Mixing a willfull disregard for copyright issues with a punk rock sensibility and a midas touch for splicing and mashing samples together, Jason Forrest has been releasing mindbending electronic music mainly comprised of other peoples creations for some time now. His first real shot across the bow was under the name Donna Summer with This Needs To Be Your Style, then he crashed the party again last year with the excellent The Unrelenting Songs of the 1979 Post Disco Crash and dropped the more varied taste of things to come with his Lady Fantasy EP earlier this year.
Shamelessly Exciting is the latest full length from Forrest, and if you've liked his previous work, you're not going to go wrong here, even though he tosses out a few curveballs. The release opens in fairly typical style, blasting out of the speakers with the ballistic "The Walls Of The City Shake" as guitar riffage flies almost like bouncing ping pong balls over chopped-up chunky breakbeats and "New Wave Folk Austerity" keeps things slamming after an almost loungey intro with stuttering blasts of New Wave (I swear the main riff is pilfered Blondie) that offset with quieter finger-picked guitar (with beats that keep thumping away behind).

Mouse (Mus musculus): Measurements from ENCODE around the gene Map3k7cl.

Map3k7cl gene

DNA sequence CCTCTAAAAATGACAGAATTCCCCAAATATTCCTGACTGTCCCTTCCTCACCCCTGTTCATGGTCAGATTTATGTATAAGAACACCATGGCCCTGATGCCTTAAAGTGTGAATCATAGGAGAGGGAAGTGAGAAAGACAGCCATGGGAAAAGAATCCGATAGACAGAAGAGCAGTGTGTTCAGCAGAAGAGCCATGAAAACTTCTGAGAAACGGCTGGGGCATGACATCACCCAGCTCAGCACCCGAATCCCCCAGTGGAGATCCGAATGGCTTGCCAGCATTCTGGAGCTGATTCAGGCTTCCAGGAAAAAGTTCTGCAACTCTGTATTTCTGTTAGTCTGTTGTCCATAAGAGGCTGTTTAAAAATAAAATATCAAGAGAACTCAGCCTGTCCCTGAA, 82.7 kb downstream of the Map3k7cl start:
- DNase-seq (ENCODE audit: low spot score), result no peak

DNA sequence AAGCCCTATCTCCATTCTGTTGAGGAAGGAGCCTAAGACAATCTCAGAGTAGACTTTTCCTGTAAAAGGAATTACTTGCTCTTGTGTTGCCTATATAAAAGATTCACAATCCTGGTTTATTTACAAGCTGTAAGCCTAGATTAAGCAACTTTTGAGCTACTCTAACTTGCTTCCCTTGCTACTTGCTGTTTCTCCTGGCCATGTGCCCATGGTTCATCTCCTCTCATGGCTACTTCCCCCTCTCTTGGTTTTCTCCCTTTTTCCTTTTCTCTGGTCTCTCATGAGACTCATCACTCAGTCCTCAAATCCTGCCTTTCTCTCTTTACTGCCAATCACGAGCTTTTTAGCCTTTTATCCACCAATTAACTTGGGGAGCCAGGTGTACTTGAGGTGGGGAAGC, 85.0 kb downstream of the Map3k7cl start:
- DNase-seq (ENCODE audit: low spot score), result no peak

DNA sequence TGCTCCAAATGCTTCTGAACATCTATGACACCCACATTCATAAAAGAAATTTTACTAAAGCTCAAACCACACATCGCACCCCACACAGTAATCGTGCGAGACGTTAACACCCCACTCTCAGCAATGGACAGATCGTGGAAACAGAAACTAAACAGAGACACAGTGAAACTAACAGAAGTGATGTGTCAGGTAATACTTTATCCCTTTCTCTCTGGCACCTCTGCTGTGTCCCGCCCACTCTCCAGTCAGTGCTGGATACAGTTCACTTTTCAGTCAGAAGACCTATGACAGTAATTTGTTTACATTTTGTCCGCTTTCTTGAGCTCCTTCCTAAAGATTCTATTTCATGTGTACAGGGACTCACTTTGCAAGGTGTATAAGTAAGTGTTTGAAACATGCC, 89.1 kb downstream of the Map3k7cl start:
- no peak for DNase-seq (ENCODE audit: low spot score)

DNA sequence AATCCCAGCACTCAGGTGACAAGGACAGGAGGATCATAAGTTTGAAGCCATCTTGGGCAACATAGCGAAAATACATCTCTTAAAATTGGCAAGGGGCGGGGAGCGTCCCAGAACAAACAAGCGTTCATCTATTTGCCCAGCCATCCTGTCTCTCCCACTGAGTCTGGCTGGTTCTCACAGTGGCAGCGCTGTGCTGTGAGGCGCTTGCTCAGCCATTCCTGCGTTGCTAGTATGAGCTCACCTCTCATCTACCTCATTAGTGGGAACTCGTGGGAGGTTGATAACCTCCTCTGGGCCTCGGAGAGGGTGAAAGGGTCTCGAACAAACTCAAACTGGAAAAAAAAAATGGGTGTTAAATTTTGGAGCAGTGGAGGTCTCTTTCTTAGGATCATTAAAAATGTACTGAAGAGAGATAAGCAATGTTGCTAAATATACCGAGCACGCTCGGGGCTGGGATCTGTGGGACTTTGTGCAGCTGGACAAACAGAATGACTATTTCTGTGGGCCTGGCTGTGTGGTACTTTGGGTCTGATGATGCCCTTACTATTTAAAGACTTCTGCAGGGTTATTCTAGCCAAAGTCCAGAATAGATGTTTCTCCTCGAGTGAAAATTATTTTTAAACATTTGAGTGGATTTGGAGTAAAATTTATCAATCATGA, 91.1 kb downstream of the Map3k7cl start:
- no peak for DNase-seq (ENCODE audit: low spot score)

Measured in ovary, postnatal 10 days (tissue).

"My 36 Favorite Punk Songs" is just as the title states, with a whole crazy slew of riffs (including more noticible ones from The Clash and The Ramones) slammed up against one another that somehow work quite well. Forrest seems to have an ear for hooks, and several tracks on the album seem like they're plundered for the absolute maximum possible head-nodding effect. "Storming Blues Rock" and "War Photographer" are both impossibly packed full of goodness, and the latter turns into a sort of funked-out horn-laced beast that kicks like a mule.
The complete odd track out on the album is "Nightclothes And Headphones," which is easily the most poppy thing that Forrest has done to date. With contributed vocals from Laura Cantrell, the track is so sedate (despite some background glitchery) that it almost sounds like it was pulled from a different album. It's by no means bad, and it makes me wonder what Forrest could do if he went ahead and tried to make a more straightforward disc, but it nonetheless sounds a little weird when it's sequenced right next to the lumbering 70s rock versus insane rhythmic workout of "Dust Never Settles." As mentioned above, the album is almost all hooks, and like most albums of said variety, it's a load of fun but doesn't always stick to your ribs. For a quick blast of loud fun, though, you're not going to do much better.